Market and the Boardroom: The Indian Experience
Samik K. Chakraborty & Shaswata Datta
Volume 1 Issue 1 (2008)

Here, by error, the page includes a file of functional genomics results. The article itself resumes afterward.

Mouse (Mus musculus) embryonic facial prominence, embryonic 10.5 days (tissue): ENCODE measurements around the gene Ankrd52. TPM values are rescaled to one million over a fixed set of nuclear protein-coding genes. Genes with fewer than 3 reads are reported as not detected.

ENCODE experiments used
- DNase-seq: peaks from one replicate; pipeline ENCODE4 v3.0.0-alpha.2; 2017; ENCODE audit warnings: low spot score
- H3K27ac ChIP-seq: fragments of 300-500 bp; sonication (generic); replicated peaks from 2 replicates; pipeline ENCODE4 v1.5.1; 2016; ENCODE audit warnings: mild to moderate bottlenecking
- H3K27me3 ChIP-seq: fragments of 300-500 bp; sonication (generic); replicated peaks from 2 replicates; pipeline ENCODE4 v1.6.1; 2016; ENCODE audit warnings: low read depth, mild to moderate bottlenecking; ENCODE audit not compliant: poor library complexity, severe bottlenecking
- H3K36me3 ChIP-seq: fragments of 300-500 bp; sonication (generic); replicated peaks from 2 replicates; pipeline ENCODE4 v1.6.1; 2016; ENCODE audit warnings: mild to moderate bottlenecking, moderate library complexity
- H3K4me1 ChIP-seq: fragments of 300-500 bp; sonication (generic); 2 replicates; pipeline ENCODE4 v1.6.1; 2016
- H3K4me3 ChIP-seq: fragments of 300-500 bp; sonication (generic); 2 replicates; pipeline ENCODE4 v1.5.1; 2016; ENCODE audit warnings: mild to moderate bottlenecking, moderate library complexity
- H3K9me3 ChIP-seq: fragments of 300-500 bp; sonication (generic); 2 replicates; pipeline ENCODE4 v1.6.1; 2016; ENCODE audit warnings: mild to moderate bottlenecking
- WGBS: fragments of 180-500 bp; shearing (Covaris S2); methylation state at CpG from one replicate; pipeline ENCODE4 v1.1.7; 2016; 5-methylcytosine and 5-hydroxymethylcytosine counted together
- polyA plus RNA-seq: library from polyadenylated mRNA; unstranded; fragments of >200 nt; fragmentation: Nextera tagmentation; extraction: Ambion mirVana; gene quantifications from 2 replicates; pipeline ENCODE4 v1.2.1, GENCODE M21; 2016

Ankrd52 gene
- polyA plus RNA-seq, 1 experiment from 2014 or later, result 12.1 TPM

The rules of the game of investment in the stock markets have more to it than what meets the eye. The real position and scope of powers enjoyed by a shareholder vis-à-vis the management of the company is nowhere strictly defined. However the developed markets have incorporated rules governing the relationship between a shareholder and the management of the company. Thus, a huge gap seems to exist between the required results that have been obtained by incorporation of such rules in Indian scenario and the one envisaged by the framers. In the Anglo Saxon system, the management has only one objective, namely to act in the financial interests of the shareholders. The management comprises of individual directors and the shareholders are not a part of the decision-making process of the company. In India, the problem of corporate governance though is much different from its European and American counterparts. There seems to be an inherent problem regarding the conflict of interests between the dominant and minority shareholder. This is coupled with the different corporate structures that characterize the Indian market. The role of institutional investor and financial institutions in ensuring a balance between the powers of the dominant and the minority shareholder seem to be negligible. Even the statutory provisions leave enough space for manipulation, which are misused mainly by the family businesses. This article aims at analysing this problem faced by the Indian markets and provide a India Specific model so as not only to protect the interest of the minority shareholder but also ensure better exercise of corporate governance by the companies.